Dr. Shanda Traiser yearned to get back into the world of higher education.

From left: Dr. David Roebuck, dean of Columbia College's School of Humanities, Arts, and Social Sciences; Dr. Sarah Vordtriede-Patton, dean of the School of Natural Sciences and Mathematics; and Dr. Shanda Traiser, dean of the School of Business Administration.

From left: Dr. David Roebuck, dean of Columbia College’s School of Humanities, Arts, and Social Sciences; Dr. Sarah Vordtriede-Patton, dean of the School of Natural Sciences and Mathematics; and Dr. Shanda Traiser, dean of the School of Business Administration.

She had been a founding dean of the Gary Tharaldson School of Business at the University of Mary in Bismarck, N.D., before becoming the director of strategic planning at Basin Electric Power Cooperative in Bismarck.

She felt at home in academia. Columbia College caught her eye.

“I really missed higher ed. I feel like that’s my true passion,” Traiser said. “I liked what I saw from a community standpoint and then, from the college, that they seem very innovative and open to new ideas and are not an institution that seems like they’re stuck in ‘That’s the way we’ve always done it.’ That’s appealing to me.”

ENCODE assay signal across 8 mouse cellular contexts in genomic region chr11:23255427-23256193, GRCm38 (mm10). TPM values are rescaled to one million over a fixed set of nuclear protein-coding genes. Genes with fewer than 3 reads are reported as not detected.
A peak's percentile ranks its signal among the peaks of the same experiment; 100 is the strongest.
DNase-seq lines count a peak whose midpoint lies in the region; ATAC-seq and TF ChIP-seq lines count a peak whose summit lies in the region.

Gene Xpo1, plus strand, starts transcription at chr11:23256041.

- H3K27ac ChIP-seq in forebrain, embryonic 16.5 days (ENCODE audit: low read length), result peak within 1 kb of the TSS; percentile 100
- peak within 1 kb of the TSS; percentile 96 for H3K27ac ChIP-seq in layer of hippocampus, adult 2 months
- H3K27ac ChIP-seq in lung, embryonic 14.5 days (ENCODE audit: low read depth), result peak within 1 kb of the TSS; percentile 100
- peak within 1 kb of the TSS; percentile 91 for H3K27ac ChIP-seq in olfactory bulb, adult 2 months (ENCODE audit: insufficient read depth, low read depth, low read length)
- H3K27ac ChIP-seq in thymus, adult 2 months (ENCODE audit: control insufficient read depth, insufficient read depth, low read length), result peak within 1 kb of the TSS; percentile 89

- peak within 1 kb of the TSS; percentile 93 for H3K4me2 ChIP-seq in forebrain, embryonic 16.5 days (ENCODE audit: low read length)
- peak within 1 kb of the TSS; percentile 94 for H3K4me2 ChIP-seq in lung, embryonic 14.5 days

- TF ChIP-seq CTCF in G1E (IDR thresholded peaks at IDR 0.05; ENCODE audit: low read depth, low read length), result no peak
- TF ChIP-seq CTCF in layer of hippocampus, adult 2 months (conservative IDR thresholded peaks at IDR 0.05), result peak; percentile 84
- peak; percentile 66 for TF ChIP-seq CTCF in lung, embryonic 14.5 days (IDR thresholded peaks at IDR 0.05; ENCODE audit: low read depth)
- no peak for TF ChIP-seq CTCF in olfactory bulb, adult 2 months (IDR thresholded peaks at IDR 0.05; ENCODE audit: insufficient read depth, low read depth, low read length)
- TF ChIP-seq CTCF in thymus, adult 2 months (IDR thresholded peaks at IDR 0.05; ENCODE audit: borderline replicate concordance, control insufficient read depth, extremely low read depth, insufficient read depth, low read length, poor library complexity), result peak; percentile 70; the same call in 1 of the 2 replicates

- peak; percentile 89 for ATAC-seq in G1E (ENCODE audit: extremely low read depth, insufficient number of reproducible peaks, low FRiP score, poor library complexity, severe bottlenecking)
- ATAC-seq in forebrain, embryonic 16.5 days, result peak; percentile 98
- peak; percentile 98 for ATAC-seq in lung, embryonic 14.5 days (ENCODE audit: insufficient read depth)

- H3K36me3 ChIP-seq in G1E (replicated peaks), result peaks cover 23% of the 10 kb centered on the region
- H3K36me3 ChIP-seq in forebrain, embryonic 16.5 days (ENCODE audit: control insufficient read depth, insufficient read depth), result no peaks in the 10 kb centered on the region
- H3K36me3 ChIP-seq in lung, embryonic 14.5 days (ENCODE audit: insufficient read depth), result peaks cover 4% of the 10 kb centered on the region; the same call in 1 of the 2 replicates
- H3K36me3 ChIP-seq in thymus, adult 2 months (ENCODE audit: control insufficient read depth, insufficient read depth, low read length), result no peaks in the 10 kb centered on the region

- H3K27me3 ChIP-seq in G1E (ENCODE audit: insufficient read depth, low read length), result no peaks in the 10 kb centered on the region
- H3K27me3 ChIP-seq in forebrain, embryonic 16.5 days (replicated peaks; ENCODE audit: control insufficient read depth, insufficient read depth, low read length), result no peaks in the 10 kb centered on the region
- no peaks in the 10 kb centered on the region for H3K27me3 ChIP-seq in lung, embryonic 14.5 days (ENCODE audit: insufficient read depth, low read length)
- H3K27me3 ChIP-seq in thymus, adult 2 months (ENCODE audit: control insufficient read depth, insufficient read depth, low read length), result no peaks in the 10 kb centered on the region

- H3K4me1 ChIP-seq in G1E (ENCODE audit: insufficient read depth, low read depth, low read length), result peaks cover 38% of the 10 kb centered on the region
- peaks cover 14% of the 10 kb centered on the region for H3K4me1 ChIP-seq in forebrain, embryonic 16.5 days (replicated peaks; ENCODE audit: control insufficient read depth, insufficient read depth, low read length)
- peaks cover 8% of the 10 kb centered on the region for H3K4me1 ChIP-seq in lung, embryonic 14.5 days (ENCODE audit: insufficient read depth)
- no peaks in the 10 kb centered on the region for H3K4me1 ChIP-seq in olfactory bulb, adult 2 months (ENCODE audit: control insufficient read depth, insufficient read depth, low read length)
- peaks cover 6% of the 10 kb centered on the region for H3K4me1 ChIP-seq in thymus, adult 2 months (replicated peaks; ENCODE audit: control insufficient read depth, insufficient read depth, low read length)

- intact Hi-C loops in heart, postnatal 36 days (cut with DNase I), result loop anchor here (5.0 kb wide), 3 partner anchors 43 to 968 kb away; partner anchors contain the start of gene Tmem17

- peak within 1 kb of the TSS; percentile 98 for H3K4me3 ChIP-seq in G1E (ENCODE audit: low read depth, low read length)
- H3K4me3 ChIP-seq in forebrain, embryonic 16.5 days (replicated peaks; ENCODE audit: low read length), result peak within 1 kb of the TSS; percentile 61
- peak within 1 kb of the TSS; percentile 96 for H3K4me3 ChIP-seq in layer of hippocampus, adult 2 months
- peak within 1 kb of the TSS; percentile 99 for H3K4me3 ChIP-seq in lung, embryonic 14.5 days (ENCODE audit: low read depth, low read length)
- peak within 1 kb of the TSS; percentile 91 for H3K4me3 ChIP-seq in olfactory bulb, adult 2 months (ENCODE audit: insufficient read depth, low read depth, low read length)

Traiser is bringing her wealth of business and education experience as the new dean of Columbia College’s School of Business Administration. She joins Dr. David Roebuck and Dr. Sarah Vordtriede-Patton as the founding deans in Columbia College’s three-school academic structure, which takes effect for the 2016-17 school year. Roebuck heads the School of Humanities, Arts, and Social Sciences and Vordtriede-Patton leads the School of Natural Sciences & Mathematics.

Roebuck, a longtime Political Science professor at the college, is shifting roles. Traiser and Vordtriede-Patton are still figuring out the campus map after coming on board over the summer. All are committed to using their positions to help shape Columbia College’s future, unifying the home campus with the Nationwide locations and Online Education students under three schools.